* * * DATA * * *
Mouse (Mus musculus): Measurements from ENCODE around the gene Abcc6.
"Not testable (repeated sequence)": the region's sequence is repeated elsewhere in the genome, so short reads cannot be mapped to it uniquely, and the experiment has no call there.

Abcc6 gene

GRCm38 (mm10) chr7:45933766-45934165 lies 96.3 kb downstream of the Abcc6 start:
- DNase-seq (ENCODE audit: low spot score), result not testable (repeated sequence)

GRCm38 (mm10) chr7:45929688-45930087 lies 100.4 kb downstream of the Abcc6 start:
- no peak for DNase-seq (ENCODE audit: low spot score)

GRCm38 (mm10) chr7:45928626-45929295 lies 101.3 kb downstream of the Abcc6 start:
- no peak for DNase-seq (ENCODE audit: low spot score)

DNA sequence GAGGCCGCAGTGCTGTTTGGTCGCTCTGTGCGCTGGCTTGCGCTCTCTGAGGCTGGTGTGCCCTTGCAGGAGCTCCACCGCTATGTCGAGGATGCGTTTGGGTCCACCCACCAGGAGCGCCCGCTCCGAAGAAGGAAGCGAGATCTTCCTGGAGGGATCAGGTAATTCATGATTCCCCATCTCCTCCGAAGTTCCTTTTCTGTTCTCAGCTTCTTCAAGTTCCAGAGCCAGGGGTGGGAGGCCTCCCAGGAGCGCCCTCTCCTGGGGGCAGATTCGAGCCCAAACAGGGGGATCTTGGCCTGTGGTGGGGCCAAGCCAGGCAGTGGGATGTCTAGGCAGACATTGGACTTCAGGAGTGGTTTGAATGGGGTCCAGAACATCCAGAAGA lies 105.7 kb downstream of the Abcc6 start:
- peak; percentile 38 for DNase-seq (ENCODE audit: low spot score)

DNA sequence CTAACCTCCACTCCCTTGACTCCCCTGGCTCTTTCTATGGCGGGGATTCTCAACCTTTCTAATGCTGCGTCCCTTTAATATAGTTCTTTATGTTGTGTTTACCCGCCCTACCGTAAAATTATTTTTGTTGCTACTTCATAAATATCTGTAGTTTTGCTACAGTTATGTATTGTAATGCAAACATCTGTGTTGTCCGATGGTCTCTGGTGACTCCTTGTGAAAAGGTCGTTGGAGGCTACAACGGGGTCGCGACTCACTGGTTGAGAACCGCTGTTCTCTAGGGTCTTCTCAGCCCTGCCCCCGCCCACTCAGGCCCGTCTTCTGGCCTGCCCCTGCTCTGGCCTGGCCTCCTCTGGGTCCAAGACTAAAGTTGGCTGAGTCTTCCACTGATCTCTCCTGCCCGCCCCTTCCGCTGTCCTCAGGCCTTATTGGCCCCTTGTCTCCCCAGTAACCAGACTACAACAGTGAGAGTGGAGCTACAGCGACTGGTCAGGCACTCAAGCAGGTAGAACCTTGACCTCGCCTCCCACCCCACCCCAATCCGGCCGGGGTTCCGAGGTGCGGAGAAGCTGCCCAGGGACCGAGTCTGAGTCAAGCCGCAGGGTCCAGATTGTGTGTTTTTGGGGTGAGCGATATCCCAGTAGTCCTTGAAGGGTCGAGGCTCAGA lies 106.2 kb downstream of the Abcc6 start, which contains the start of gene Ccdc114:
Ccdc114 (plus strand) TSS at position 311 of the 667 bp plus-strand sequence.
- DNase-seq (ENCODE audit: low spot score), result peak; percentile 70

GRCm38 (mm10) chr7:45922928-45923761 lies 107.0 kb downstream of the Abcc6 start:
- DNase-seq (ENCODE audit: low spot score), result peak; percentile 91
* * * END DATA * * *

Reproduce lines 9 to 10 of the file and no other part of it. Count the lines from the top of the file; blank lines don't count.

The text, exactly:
- no peak for DNase-seq (ENCODE audit: low spot score)

DNA sequence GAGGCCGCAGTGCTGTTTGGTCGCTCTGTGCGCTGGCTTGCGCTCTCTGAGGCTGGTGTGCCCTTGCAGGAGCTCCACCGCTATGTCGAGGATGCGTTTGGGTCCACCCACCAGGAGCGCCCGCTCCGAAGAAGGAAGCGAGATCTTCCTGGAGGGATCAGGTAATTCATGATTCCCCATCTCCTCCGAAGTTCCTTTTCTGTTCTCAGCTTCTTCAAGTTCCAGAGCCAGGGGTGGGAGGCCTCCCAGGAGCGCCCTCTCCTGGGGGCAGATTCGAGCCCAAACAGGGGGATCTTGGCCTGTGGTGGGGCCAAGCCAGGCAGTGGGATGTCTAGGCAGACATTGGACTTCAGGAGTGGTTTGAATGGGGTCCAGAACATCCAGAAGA lies 105.7 kb downstream of the Abcc6 start: